Mon05302016

News

FAA report

FAA report "a start" in allaying noise onslaught


Alicia Castro/Town Crier
Anti-noise advocates exchange informational door hangers to give to neighbors.

A federal report released last week identifies possible solutions to the aircraft noise plaguing South Bay communities.

The Federal Aviation...

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Schools

Almond community packs meals for those in need

Almond community packs meals for those in need


Courtesy of Polly Liu
Almond School families worked together last month to package more than 15,000 meals for the Stop Hunger Now organization. Approximately 85 volunteers, including students in grades K-6, packaged meals of rice, soy, vitamins and...

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Community

Veteran Marie Houghton Mong: Mapping out a long life of doing

Veteran Marie Houghton Mong: Mapping out a long life of doing


Megan V. Winslow/Town Crier
Marie Houghton Mong relaxes with one of her two 16-year-old cats at The Terraces at Los Altos retirement community.

On the average day, Marie Houghton Mong can be found in her attractive and comfortable apartment at T...

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Comment

Blame it on Rio: No Shoes, Please

In 2008, I wrote a column explaining why I thought Beijing was an inappropriate venue for that year’s Summer Olympic Games. I cited health risks: the city’s terrible pollution and the country’s corrupt food supply chain. I also note...

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Special Sections

Upscale modern: Los Altos Hills home honors DNA of originals

Upscale modern: Los Altos Hills home honors DNA of originals


Megan V. Winslow/Town Crier
Melissa and Nick French, right with son Grayson, pooled their talents to design their dream home. Melissa designed the living room sofa and table.

Melissa and Nick French took “do it yourself” to a new dimens...

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Business

ATHENA awards recognize local leadership

ATHENA awards recognize local leadership


Alicia Castro/Town Crier
Chamber of Commerce Mountain View presented this year’s ATHENA Leadership Award to Maria Marroquin, left, and Leane Reelfs, right. The ATHENA Young Professional Leadership Award went to Diana Bautista, center.

Chamber ...

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People

ERNEST TRAUGOTT

ERNEST TRAUGOTT

Resident of Los Altos 
August 18, 1920 - May 11, 2016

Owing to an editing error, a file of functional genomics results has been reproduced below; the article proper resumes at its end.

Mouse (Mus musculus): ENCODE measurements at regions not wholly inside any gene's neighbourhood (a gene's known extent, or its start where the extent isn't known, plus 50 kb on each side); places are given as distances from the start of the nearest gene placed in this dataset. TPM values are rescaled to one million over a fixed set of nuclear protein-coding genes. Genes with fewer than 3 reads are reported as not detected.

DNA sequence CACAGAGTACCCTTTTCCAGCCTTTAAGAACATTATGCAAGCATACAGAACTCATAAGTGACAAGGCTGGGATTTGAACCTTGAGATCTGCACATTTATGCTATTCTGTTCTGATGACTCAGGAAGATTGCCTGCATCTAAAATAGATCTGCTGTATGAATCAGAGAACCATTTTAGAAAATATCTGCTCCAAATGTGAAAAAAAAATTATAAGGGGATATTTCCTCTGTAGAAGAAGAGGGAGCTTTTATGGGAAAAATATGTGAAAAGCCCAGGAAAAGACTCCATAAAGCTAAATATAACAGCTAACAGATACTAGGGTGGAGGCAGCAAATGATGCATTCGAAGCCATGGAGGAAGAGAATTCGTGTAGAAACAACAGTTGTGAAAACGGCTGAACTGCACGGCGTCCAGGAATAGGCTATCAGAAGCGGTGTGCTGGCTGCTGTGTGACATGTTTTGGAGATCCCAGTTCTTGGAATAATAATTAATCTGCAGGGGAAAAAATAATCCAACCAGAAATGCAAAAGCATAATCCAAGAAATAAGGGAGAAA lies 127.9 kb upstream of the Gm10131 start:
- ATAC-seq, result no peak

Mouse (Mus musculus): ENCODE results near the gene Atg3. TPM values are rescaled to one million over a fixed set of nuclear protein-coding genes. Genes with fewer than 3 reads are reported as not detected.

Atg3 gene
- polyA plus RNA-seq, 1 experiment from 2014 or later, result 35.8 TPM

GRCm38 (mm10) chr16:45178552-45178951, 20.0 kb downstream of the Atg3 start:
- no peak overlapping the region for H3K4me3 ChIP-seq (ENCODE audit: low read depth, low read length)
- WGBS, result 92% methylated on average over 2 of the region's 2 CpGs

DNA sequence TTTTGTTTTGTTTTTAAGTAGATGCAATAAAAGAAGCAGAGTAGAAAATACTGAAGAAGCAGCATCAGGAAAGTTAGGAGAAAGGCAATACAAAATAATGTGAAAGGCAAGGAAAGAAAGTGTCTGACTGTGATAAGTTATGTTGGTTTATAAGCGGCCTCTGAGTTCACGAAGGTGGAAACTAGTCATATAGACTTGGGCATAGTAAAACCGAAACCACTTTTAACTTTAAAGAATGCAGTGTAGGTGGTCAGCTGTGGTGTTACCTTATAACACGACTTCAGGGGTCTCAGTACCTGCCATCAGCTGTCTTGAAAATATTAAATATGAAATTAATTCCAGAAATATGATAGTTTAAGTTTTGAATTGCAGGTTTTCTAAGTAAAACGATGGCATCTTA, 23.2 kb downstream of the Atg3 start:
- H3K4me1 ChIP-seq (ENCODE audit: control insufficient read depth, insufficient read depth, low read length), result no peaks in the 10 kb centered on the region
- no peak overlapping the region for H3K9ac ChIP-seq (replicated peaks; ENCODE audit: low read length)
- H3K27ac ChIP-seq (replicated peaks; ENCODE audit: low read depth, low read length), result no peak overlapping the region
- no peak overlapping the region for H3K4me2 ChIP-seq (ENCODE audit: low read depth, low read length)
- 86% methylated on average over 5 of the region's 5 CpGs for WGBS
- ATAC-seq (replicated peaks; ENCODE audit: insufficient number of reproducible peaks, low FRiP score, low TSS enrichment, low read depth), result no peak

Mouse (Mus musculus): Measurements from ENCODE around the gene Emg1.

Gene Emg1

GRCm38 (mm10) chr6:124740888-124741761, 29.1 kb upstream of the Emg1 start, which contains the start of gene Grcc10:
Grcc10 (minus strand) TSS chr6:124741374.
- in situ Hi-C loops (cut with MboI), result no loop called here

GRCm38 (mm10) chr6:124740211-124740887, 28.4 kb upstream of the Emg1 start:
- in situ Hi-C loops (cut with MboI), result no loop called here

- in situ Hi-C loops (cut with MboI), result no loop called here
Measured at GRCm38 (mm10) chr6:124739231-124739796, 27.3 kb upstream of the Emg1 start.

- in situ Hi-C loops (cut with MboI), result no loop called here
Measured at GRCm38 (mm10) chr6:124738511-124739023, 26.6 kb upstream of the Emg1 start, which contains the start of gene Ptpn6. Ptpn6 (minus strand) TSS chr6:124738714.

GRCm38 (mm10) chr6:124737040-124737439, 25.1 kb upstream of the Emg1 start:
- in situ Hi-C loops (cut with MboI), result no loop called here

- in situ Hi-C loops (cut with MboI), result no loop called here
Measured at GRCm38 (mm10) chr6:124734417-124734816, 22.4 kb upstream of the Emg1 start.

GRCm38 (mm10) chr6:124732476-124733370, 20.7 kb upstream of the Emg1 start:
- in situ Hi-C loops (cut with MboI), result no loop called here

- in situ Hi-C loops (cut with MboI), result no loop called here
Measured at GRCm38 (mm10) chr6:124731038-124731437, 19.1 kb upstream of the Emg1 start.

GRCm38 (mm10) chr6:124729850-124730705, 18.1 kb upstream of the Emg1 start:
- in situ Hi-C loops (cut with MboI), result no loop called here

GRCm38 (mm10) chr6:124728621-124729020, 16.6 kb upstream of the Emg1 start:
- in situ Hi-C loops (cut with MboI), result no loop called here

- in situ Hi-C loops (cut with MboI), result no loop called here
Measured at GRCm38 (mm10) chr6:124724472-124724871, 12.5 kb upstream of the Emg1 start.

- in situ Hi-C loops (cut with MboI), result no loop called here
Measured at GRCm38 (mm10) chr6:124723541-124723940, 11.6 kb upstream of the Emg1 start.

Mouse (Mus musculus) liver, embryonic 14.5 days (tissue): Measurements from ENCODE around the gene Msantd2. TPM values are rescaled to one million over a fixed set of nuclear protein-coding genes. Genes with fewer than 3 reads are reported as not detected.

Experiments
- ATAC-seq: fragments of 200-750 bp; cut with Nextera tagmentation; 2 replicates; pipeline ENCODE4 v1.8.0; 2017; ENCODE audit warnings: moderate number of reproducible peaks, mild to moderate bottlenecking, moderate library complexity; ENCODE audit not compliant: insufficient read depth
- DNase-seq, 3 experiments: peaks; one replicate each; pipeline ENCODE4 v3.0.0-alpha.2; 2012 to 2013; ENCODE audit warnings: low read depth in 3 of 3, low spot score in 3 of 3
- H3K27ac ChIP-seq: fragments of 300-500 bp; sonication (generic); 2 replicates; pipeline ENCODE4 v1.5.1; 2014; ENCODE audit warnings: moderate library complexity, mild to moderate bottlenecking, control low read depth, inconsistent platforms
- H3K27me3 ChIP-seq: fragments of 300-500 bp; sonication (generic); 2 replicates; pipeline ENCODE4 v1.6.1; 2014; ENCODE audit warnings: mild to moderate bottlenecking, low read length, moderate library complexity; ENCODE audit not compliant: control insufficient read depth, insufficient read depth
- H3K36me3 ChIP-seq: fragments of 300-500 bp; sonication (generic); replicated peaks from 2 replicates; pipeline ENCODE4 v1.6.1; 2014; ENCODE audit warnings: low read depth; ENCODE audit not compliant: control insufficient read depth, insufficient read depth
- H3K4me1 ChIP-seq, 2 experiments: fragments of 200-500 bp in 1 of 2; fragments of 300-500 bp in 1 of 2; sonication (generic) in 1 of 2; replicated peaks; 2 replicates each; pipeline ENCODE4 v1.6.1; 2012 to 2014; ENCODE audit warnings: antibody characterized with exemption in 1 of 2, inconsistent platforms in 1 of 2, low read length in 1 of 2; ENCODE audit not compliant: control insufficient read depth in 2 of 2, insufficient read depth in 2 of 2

Ernie died peacefully at his home, just a few months short of his 96th birthday. 

Ernie had an amazing life, born in Germany he and his family fled the Nazi's soon after Kristal...

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Stepping Out

LA Stage Company's 'Arts Razzle-Dazzle' showcases local talent

LA Stage Company's 'Arts Razzle-Dazzle' showcases local talent


Courtesy of Eileen Eng
Mountain View High junior Julia Rogers, 2015 South Bay Teen Idol winner, is slated to perform at Tuesday’s “Arts Razzle-Dazzle” at Bus Barn Theater.

Los Altos Stage Company shines a spotlight on the perfo...

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Spiritual Life

Former St. Nicholas pastor shares his story as exorcist

The Rev. Gary Thomas served the Los Altos faith community as pastor of St. Nicholas Catholic Parish for several years before he announced in 2005 that San Jose Bishop Patrick J. McGrath had assigned him to study in Rome, not unusual for U.S. priests...

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Preserving the past: Local home turns 100


Photo By: Ellie Van Houtte/Town Crier
Photo Ellie Van Houtte/Town CrierLos Altos homeowners Armond and Marjorie King celebrate their homes centennial in July.

 

The 1.5-story Craftsman bungalow at 530 Cherry Ave. in Los Altos has been home to three generations of the same family and has witnessed two marriages, two deaths and two births.

It has remained much the same through the years – a timeless treasure – as more and bigger houses have sprung up around it and the orchards have vanished.

Owners Marjorie and Armond King wanted to maintain its original identity, believing it to be their “honor and duty.” And now they want to celebrate a milestone – the home’s 100th birthday.

So the Kings, with help from the Los Altos History Museum, are throwing their house a birthday party July 20. The celebration, open to the public, will feature period music by Paul Price’s Society Orchestra (Price is Marjorie’s son-in-law). And, of course, other family members will be there, too, including Armond’s cousin Dick Liewer, former assistant superintendent of curriculum for the Los Altos School District.